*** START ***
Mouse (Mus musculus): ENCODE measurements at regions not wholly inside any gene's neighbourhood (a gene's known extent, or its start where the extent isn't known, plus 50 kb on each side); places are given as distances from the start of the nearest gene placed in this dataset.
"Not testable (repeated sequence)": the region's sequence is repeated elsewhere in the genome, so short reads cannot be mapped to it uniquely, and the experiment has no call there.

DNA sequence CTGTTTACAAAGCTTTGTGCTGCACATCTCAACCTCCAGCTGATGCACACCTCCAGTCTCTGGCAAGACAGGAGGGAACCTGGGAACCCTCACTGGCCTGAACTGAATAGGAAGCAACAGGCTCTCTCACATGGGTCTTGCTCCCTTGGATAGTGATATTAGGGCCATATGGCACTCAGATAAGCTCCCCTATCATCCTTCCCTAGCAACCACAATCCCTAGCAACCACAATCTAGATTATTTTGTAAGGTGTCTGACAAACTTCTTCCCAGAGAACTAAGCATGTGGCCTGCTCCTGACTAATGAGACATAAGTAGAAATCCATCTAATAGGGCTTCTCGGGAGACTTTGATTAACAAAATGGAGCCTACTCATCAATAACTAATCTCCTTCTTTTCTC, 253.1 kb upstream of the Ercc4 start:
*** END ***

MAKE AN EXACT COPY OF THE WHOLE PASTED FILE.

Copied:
Mouse (Mus musculus): ENCODE measurements at regions not wholly inside any gene's neighbourhood (a gene's known extent, or its start where the extent isn't known, plus 50 kb on each side); places are given as distances from the start of the nearest gene placed in this dataset.
"Not testable (repeated sequence)": the region's sequence is repeated elsewhere in the genome, so short reads cannot be mapped to it uniquely, and the experiment has no call there.

DNA sequence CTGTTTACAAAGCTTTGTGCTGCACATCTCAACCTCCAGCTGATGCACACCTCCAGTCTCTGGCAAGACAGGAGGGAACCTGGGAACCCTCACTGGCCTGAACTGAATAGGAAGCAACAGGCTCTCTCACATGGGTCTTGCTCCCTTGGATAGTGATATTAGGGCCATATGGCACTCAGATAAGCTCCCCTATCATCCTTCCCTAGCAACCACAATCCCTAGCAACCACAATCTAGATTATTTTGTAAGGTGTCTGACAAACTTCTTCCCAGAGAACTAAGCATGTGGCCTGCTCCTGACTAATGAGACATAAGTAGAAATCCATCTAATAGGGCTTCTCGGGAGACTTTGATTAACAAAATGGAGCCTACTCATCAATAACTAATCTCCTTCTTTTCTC, 253.1 kb upstream of the Ercc4 start: